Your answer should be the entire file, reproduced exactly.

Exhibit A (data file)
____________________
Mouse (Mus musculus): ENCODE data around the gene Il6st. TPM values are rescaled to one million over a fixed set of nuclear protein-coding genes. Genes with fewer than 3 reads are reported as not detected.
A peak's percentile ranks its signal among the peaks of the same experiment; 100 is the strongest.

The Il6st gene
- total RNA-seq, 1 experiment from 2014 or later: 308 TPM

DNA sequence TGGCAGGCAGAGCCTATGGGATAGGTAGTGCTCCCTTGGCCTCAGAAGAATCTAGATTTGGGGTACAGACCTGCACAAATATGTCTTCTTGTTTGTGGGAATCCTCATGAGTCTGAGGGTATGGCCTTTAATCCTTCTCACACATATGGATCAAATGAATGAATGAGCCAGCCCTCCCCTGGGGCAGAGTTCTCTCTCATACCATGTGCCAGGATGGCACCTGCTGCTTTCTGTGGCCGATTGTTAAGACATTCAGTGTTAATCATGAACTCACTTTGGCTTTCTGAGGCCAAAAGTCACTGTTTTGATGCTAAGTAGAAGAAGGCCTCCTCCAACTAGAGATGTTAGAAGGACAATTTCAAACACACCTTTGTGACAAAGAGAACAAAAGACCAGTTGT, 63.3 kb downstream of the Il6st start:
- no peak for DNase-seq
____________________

Mouse (Mus musculus): ENCODE data around the gene Il6st. TPM values are rescaled to one million over a fixed set of nuclear protein-coding genes. Genes with fewer than 3 reads are reported as not detected.
A peak's percentile ranks its signal among the peaks of the same experiment; 100 is the strongest.

The Il6st gene
- total RNA-seq, 1 experiment from 2014 or later: 308 TPM

DNA sequence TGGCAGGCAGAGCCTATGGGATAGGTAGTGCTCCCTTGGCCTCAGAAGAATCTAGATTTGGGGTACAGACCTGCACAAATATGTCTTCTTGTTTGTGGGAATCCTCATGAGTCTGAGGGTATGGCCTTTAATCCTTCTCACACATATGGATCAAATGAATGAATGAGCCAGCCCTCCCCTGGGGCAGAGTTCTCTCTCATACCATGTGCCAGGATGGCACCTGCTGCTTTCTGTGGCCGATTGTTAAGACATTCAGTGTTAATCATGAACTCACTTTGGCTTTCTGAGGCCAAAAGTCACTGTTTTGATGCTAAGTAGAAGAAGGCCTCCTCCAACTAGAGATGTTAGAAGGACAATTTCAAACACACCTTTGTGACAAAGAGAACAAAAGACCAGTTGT, 63.3 kb downstream of the Il6st start:
- no peak for DNase-seq